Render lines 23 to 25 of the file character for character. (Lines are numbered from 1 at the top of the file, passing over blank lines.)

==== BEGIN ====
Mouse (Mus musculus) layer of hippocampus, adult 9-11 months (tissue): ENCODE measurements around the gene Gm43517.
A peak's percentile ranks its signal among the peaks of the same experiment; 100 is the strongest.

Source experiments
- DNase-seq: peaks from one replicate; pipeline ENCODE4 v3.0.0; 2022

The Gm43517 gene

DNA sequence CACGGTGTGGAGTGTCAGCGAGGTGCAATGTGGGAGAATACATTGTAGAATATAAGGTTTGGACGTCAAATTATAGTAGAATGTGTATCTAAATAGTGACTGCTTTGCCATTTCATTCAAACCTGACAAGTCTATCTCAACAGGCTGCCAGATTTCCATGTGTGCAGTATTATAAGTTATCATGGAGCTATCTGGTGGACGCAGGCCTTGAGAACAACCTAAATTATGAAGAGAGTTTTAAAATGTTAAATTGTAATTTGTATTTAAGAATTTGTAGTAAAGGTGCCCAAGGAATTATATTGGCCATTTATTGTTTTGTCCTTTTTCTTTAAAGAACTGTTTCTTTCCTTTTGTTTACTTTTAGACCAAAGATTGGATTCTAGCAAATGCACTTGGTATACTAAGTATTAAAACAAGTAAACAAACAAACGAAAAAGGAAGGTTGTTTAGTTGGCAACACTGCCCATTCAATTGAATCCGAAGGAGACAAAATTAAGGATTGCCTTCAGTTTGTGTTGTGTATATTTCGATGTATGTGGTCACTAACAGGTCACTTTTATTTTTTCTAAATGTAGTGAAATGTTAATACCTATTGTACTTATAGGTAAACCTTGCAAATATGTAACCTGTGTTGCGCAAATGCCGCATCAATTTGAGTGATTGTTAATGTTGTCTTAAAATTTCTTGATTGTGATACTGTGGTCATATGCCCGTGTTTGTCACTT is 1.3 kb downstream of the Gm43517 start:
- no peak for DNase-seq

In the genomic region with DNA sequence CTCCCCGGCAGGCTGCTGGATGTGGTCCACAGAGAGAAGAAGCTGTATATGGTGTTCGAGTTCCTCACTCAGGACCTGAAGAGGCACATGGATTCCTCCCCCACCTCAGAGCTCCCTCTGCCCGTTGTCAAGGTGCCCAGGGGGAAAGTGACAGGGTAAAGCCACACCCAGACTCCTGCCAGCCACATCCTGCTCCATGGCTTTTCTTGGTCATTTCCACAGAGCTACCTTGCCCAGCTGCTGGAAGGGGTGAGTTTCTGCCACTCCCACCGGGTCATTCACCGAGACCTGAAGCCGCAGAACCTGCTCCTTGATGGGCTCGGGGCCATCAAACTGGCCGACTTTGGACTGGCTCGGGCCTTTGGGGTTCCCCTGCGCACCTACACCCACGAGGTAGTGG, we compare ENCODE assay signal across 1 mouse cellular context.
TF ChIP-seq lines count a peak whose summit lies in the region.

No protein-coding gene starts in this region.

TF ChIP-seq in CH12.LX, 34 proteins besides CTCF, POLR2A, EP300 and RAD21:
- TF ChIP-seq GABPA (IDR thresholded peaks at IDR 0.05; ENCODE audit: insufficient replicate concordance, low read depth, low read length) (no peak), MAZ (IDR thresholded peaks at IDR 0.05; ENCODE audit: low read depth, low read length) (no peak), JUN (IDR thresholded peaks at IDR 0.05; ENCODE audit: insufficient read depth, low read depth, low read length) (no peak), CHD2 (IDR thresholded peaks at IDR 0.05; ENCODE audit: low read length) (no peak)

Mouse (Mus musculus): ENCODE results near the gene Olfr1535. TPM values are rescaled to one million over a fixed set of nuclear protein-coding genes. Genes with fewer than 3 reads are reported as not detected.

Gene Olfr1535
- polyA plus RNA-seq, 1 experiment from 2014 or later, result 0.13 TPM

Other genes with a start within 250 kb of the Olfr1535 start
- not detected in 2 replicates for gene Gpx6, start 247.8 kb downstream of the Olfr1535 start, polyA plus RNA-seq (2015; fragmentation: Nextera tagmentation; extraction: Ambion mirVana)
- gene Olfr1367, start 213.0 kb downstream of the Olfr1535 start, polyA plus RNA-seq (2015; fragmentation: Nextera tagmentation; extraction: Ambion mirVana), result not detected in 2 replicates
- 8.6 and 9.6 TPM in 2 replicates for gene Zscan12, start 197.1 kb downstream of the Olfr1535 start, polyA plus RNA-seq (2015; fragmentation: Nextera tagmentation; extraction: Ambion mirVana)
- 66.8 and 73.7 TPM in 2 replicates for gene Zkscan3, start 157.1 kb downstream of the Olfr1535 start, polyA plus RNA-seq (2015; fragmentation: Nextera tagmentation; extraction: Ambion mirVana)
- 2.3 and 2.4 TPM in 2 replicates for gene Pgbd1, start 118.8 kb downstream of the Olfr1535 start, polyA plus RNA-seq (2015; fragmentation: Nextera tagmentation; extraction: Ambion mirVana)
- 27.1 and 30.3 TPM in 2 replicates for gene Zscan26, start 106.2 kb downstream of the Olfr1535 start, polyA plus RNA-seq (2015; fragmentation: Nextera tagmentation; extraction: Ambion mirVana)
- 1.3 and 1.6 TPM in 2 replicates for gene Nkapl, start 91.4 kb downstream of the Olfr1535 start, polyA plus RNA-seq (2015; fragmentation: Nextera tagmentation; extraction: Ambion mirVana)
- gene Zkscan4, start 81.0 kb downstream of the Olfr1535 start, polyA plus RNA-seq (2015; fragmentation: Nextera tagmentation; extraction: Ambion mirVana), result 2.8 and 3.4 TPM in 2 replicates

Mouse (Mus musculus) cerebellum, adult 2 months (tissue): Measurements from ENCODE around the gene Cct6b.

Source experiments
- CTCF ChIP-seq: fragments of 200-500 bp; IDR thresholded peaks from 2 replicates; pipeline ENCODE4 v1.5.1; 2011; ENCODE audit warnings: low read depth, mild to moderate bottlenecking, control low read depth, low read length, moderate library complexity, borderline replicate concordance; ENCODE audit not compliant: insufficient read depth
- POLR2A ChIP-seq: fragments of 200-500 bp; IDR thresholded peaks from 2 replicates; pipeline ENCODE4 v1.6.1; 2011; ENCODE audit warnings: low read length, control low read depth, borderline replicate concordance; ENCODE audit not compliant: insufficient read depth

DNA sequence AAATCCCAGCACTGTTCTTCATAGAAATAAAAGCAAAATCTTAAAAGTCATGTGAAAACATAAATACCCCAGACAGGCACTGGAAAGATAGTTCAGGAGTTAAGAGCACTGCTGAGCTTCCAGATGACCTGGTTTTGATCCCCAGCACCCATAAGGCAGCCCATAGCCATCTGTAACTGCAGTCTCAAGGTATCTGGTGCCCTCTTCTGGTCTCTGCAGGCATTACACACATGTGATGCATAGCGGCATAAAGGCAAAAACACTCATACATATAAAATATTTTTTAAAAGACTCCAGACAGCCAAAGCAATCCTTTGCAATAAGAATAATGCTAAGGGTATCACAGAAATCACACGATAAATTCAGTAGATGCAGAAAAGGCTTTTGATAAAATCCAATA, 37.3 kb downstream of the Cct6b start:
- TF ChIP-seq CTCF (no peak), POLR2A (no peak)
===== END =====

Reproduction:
- 1.3 and 1.6 TPM in 2 replicates for gene Nkapl, start 91.4 kb downstream of the Olfr1535 start, polyA plus RNA-seq (2015; fragmentation: Nextera tagmentation; extraction: Ambion mirVana)
- gene Zkscan4, start 81.0 kb downstream of the Olfr1535 start, polyA plus RNA-seq (2015; fragmentation: Nextera tagmentation; extraction: Ambion mirVana), result 2.8 and 3.4 TPM in 2 replicates

Mouse (Mus musculus) cerebellum, adult 2 months (tissue): Measurements from ENCODE around the gene Cct6b.